Communication is Key with COPD – The Importance of Patient and Provider Conversations

There are approximately 16 million people living with Chronic Obstructive Pulmonary Disease (COPD) in the United States, with several million more projected to be living undiagnosed. The underdiagnosis or misdiagnosis of COPD is a serious issue, increasing the urgency for open patient-provider communication so that a plan of action can be created for long-term lung health.

COPD signs and symptoms include shortness of breath, a frequent cough (with or without mucus), wheezing and chest tightness. The earlier symptoms are recognized by a patient, the earlier it can be brought to a doctor’s attention and the quicker patients and providers can work together to manage the disease.

Even though it may be easy to talk about the importance of patient-provider communication, putting that communication into practice can be difficult. Unfortunately, 2019-2020 CHEST and COPD Foundation survey results, sponsored by AstraZeneca, suggest that there might be gaps in patient-provider dialogue when it comes to managing COPD. The survey reported that, while 77% of patients living with COPD recall their doctor asking them to report any changes in symptoms, only 29% of patients reported symptom changes at the onset. If patients are not proactively reporting symptom changes, and their doctors are not always asking the appropriate questions, then there can be large gaps in disease management that put patients at risk for future flare-ups.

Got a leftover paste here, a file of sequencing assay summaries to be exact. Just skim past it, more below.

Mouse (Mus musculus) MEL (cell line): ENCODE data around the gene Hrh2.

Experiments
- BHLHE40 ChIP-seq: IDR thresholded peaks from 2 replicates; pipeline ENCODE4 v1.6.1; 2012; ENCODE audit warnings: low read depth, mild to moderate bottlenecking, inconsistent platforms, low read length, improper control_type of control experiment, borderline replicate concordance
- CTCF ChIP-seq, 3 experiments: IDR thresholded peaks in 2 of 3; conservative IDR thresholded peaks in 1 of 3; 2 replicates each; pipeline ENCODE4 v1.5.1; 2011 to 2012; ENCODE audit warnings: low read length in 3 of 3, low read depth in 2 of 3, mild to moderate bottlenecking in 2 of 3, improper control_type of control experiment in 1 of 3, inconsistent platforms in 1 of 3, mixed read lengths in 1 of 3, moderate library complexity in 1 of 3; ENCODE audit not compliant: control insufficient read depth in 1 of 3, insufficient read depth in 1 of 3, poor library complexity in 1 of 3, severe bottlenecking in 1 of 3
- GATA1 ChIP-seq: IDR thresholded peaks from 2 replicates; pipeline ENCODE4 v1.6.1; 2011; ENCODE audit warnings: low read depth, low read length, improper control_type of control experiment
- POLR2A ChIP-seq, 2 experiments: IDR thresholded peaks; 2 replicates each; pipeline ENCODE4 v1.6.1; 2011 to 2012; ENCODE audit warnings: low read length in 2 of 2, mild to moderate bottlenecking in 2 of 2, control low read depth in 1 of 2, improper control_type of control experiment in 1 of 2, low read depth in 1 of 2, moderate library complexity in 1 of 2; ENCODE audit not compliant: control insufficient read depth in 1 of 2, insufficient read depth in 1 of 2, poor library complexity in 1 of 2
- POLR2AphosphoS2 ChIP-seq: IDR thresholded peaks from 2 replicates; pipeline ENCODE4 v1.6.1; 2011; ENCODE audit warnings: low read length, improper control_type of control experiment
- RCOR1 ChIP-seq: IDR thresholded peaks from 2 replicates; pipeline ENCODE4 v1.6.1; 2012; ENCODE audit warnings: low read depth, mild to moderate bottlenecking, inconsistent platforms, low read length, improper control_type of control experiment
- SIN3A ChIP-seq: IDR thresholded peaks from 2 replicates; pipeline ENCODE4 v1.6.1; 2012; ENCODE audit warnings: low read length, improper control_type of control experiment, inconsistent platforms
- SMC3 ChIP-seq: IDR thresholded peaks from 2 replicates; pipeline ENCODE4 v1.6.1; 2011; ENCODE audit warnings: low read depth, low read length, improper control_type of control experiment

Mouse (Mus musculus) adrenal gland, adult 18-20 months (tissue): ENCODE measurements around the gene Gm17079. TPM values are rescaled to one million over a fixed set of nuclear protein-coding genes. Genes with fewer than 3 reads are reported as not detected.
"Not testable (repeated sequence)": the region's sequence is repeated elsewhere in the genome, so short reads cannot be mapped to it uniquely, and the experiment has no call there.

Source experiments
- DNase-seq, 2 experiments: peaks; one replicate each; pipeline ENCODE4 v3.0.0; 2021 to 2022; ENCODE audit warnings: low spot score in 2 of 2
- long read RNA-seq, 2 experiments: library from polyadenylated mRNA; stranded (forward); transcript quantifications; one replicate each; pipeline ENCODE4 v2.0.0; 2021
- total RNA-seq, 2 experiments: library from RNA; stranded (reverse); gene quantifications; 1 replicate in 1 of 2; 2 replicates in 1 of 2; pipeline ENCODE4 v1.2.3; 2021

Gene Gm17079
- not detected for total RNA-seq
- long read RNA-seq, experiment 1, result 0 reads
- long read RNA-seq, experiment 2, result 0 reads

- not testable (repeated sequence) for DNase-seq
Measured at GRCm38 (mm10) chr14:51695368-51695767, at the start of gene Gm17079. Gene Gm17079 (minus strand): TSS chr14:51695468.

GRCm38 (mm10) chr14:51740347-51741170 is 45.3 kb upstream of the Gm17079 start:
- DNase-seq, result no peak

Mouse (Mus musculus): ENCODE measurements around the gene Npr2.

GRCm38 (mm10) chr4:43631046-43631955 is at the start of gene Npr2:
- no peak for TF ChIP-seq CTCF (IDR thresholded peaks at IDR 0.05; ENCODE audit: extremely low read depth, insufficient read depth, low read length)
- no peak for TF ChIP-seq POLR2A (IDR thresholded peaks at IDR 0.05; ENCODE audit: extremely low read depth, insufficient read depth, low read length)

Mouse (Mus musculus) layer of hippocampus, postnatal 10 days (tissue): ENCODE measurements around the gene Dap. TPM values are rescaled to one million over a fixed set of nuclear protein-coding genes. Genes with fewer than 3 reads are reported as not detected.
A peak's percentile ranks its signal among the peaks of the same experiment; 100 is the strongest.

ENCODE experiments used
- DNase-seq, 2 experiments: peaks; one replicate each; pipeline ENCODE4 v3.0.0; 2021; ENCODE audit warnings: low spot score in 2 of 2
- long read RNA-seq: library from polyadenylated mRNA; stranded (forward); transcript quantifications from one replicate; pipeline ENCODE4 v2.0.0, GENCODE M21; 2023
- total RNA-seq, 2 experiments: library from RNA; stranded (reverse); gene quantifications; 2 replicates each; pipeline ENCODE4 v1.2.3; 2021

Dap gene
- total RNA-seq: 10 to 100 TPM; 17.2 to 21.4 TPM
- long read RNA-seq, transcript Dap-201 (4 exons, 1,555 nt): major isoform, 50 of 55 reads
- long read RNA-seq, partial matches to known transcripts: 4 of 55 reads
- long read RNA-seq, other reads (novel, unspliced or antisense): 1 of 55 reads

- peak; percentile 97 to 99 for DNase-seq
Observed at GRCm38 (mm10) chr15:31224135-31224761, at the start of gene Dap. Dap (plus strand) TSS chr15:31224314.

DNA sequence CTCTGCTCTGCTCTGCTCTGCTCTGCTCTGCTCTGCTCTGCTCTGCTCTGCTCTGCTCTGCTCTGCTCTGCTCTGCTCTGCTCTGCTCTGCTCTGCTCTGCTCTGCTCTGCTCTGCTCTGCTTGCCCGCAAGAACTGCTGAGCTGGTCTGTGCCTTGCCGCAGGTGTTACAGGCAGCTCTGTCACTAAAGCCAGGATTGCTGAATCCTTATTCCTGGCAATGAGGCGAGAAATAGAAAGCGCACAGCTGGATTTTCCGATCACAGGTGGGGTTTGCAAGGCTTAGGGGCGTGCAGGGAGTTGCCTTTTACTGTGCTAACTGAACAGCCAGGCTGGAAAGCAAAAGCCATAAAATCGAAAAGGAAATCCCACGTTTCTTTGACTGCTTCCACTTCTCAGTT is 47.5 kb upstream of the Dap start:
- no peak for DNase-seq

From the patient perspective, it is not always easy to be proactive about reaching out to a health care provider and communicating concerns or changes in symptoms. The survey discovered that, among those who wait to check in with their doctor about a problem, about 60% reported thinking their symptoms were not severe enough to bring up.